Review of Solstice d’hiver (Winter Solstice).

by Lynn on February 13, 2022

in The Passionate Playgoer

Live and in person at the Berkeley Street Theatre. Created by Groupe de la Veillée / Théâtre Prospero in co-production with le Théâtre français de Toronto.

Written by Roland Schimmelpfennig

Translated by Camill Luscher and Claire Stavaux

Directed by Joël Beddows

Set by Cédric Delorme-Bouchard

Lighting by Chantal Labonté

Costumes by Béatriz Arevalo

Projections by Guillaume Saindon

Cast: Marcelo Arroyo

Catherine De Léan

Gregory Hlady

Benoît Mauffette

Louise Naubert

From the Programme notes: Published in 2007, before the emergence of today’s known right-wing leaders, Solstice d’hiver (Winter Solstice) lays bare the imminent dangers of the rise of extremism.

The Story. It’s Christmas Eve. We are in the upper-middle class apartment of Albert and his wife Bettina. They are having a spat. Albert chastises Bettina because she never greets her mother, Corinna, when she arrives, saying that is rude. Bettina in turn is angry at her mother because she has invited a stranger to celebrate Christmas Eve. Corinna was on the train that day and was engaged in conversation with Rudolph who was also on the train. The train was stuck. Rudolph was a courtly, charming older man who helped Corinna pass the time so she invited him for the family festivities, because Rudolph was alone for the holiday. Albert was a little put out by this but he tried to be gracious.

They were also joined by Konrad, Albert’s long-time friend. Konrad was a painter who was doing a painting for Albert and Bettina. Albert is a writer who writes books about the Holocaust. Bettina is a film-maker. Corinna laments that time is passing her by and so is charmed by Rudolph who lavishes attention on her and entertains the others when he plays the piano. Rudolph has connections to Paraguay. And he’s a doctor.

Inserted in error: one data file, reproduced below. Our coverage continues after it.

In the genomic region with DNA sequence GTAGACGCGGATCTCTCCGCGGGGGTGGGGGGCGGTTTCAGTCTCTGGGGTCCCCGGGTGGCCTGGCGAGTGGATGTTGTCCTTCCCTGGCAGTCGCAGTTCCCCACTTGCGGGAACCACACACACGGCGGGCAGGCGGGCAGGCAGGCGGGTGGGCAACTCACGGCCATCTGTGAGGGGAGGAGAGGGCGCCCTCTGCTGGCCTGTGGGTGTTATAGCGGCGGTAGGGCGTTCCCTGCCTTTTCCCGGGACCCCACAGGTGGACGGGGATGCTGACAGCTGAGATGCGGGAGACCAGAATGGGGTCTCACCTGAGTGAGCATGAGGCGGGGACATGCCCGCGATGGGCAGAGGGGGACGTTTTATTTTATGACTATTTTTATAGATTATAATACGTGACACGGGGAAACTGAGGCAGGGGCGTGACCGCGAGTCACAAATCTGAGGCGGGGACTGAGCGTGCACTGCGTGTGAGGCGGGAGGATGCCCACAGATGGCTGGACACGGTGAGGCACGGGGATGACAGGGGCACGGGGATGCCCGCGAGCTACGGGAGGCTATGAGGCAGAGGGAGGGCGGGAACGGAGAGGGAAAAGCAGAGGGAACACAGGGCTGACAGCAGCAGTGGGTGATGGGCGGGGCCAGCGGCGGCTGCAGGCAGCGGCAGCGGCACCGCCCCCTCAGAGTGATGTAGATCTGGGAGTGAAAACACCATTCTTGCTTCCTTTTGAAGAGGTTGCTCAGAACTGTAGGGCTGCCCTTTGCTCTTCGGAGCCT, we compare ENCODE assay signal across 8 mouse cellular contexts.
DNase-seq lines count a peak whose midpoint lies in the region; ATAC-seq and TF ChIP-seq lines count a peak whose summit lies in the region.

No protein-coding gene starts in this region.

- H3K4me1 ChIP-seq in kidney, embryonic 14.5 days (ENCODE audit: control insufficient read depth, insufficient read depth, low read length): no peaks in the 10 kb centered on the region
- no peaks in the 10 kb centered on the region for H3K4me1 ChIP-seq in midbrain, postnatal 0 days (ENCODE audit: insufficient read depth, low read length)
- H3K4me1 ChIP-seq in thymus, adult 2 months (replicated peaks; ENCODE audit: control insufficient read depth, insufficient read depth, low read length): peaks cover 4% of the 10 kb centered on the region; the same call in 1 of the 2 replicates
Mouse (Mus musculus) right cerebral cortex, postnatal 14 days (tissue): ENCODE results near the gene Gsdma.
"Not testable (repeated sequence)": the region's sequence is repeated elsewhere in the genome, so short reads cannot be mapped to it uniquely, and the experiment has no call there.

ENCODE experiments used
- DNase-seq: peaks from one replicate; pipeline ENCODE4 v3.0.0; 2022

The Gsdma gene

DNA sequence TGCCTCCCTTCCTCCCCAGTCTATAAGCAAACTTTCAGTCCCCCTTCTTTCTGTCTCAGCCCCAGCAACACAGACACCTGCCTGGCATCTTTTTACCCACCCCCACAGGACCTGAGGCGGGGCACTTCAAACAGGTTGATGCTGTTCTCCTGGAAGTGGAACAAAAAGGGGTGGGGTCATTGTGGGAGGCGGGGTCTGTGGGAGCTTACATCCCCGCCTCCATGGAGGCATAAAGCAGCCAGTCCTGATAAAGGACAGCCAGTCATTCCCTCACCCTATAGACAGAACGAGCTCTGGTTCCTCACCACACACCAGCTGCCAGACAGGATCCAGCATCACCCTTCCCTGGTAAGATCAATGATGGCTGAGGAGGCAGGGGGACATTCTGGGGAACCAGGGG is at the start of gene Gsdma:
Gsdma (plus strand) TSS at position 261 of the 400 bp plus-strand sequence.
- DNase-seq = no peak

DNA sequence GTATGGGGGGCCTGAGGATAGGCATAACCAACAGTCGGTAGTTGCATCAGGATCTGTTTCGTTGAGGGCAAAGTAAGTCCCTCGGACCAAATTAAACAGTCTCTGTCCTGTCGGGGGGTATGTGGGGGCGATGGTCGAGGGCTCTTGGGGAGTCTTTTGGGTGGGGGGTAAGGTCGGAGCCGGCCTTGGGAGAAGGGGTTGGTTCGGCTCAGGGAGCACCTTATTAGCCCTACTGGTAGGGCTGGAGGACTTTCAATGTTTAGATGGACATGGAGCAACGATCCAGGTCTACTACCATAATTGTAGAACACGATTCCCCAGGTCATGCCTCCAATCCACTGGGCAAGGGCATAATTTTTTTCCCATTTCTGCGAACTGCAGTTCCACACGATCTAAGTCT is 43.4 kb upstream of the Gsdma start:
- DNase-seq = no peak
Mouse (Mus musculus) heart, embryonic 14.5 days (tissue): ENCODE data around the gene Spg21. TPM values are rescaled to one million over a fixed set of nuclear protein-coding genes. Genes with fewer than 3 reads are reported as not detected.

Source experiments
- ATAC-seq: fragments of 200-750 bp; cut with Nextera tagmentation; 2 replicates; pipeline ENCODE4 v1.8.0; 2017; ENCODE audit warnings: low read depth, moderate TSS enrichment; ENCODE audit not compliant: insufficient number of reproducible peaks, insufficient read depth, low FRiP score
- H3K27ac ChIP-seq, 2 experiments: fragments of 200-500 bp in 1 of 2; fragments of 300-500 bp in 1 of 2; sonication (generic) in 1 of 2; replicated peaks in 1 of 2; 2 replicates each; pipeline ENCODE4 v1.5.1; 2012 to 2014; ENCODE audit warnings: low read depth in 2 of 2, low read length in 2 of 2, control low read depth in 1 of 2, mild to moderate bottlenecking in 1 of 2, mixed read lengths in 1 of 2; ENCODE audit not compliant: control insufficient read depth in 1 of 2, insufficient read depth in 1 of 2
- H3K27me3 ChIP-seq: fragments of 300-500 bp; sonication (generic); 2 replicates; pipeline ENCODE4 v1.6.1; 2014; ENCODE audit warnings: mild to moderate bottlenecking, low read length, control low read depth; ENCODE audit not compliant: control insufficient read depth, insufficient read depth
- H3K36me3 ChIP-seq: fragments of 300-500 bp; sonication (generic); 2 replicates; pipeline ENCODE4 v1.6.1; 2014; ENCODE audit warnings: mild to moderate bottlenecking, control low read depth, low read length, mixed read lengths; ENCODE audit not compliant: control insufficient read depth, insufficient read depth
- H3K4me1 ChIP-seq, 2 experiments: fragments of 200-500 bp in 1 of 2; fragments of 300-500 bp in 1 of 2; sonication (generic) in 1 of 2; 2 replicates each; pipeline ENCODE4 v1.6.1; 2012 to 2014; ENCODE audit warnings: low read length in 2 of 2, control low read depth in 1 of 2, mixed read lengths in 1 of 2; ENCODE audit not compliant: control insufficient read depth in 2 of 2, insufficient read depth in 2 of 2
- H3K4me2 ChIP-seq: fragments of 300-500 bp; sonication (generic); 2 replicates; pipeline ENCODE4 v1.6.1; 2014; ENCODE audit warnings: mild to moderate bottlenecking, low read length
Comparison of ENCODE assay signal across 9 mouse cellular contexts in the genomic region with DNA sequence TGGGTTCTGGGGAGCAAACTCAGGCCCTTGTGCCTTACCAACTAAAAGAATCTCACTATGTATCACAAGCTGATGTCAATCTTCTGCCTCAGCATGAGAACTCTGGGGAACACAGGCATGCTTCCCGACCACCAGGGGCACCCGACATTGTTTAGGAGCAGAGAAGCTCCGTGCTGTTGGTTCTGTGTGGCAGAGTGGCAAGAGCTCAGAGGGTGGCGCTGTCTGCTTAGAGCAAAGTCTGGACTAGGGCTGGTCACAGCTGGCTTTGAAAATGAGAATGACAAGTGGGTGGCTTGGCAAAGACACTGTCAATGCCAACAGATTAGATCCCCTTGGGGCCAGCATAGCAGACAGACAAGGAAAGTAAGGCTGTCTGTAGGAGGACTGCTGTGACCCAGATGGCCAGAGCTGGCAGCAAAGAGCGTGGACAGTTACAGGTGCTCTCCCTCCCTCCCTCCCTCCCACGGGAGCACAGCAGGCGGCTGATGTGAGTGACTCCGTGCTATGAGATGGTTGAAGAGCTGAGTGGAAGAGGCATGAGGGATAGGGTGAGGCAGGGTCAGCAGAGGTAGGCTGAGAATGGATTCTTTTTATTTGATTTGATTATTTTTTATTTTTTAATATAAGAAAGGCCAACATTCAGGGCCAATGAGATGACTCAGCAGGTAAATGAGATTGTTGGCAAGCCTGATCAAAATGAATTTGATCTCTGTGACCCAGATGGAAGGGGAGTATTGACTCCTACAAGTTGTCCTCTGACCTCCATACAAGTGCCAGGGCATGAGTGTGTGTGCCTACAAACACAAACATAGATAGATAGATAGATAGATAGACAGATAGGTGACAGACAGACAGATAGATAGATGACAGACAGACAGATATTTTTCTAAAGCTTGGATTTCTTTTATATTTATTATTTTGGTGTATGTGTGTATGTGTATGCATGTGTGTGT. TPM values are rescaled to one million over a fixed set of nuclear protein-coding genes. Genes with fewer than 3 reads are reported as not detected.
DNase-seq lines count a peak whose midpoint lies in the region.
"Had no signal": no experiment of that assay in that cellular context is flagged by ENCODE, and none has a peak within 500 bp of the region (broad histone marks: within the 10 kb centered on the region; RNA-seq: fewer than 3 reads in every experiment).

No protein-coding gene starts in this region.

As the play unfolds we learn that the characters have secrets. They exchange ideas, conversations and gradually we perceive the unsettling effect that Rudolph has on the others: some are charmed others are wary.

The Production, Comment. Director, Joël Beddows has created a gradually gripping production in which a seemingly pleasant stranger comes into the home and proves to be something else.

As the audience files into the space, four characters sit silently at a wood table to one side. One man faces out to us. A woman sits with her back to us. A man sits uncomfortably in a chair and a woman in another chair next to him has her back to him. The dynamic of the squabbling couple at the end of the table is beautifully established and when the play begins Albert (Benoît Mauffette) and Bettina (Catherine De Léan) verbalize their antagonization. Corinna has brought Rudolph (Gregory Hlady), a well-dressed stranger to celebrate. He is accommodating, charming, courtly and gracious almost to a fault to everyone as he tries to feel at home.

Konrad (Marcelo Arroyo) arrives in paint splattered coveralls. He is painting a piece for Albert and Bettina. He acts as a narrator at times. And often the cast will continue with the narrative. Many of them at times play the unseen child of Albert and Bettina.

The room with no doors is all white (a stark image by Cédric Delorme-Bouchard). A projection fills in a section of the wall where the painting will be.

Beddows places characters apart from each other illuminating their squabbling distances. The movement is natural and easy. There is a lot of drinking going on, some dancing, and gradually Rudolph poses philosophical questions about purity, both in music and in the world. One’s eyebrows start to knit here. Director Joël Beddows has injected an occasional rumbling sound that got louder and louder as a forewarning. It added to the skin-tingling as we listened to Rudolph sound off on his theories of purity and watched others just remain silent.

The ensemble was terrific. The production was bracing and a note of warning in this angry, hate-filled world of ours. Written by Roland Schimmelpfennig was writing about the rise of extremism in 2007. He could have been writing about today. Prescient playwright.

Created by Groupe de la Veillée / Théâtre Prospero in co-production with le Théâtre français de Toronto.


Leave a Comment

Respectful comments are accepted on this site as long as they are accompanied by a verifiable name and a verifiable e-mail address. Posts that are slanderous, libelous or personally derogatory will not be approved.